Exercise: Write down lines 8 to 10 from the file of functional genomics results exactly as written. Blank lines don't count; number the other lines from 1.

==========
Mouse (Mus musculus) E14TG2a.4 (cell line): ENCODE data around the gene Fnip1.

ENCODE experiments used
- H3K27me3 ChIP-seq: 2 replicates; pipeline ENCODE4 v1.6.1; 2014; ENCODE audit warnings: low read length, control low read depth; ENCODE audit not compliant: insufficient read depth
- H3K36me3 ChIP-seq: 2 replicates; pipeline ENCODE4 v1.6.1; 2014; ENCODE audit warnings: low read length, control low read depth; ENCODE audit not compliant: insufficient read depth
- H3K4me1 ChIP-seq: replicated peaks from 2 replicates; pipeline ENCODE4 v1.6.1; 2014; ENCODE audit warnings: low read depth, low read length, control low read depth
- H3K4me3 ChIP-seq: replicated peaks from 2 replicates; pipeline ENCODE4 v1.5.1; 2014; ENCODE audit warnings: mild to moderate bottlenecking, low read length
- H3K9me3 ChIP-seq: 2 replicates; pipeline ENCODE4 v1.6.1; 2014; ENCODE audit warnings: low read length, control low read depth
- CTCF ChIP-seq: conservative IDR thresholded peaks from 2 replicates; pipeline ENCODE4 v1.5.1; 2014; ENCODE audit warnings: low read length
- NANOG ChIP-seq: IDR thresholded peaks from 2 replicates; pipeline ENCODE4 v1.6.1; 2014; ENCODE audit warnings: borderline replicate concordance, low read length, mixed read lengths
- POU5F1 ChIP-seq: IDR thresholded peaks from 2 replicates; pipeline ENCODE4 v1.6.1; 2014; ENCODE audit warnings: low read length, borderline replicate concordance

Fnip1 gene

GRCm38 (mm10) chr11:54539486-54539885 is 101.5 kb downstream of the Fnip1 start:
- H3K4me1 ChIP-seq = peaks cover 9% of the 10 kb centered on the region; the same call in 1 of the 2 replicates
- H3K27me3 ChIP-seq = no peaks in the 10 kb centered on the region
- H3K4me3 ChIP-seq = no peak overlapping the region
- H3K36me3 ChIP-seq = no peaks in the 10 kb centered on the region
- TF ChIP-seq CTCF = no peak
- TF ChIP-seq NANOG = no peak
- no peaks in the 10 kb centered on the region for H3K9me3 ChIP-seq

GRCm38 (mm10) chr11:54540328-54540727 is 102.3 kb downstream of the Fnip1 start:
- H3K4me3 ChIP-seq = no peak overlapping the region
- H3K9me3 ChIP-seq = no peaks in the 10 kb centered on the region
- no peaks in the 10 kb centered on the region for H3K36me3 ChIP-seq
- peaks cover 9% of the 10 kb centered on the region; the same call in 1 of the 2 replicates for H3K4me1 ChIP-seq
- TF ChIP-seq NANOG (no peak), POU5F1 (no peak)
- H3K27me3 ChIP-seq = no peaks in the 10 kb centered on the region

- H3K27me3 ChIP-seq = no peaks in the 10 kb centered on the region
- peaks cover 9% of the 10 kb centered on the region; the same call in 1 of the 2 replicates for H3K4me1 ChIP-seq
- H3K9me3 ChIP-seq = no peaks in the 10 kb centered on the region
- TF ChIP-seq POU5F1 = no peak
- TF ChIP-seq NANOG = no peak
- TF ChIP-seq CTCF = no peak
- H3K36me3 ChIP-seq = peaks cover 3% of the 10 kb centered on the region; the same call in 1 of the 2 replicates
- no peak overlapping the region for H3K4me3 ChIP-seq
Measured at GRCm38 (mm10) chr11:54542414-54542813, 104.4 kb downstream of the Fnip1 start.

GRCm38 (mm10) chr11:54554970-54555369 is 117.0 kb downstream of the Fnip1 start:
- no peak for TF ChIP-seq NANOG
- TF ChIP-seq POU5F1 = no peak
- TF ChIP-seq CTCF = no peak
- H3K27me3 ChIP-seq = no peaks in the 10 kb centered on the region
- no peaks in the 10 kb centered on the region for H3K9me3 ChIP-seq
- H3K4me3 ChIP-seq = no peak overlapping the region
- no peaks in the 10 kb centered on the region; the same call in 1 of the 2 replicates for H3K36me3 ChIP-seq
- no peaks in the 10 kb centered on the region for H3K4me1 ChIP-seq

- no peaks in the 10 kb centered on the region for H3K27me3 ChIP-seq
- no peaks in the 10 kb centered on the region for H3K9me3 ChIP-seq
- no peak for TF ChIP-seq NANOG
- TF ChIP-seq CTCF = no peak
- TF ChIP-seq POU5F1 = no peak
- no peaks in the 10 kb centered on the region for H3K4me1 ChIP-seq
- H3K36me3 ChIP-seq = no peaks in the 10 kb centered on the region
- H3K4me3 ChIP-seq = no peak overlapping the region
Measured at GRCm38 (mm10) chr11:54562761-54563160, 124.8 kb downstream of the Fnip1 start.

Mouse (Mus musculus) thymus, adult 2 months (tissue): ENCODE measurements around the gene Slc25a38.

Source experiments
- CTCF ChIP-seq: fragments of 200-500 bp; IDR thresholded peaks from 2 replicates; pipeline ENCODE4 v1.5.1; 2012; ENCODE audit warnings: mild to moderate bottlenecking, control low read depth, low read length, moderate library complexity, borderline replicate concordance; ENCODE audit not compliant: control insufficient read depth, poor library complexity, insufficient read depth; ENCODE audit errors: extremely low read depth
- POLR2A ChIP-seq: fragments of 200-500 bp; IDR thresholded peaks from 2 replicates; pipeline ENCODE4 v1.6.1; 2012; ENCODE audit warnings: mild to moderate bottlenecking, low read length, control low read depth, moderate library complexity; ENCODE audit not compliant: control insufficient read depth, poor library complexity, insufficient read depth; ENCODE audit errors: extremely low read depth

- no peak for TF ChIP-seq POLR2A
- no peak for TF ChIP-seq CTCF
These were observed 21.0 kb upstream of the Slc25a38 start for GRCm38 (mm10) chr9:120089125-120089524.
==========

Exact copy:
- CTCF ChIP-seq: conservative IDR thresholded peaks from 2 replicates; pipeline ENCODE4 v1.5.1; 2014; ENCODE audit warnings: low read length
- NANOG ChIP-seq: IDR thresholded peaks from 2 replicates; pipeline ENCODE4 v1.6.1; 2014; ENCODE audit warnings: borderline replicate concordance, low read length, mixed read lengths
- POU5F1 ChIP-seq: IDR thresholded peaks from 2 replicates; pipeline ENCODE4 v1.6.1; 2014; ENCODE audit warnings: low read length, borderline replicate concordance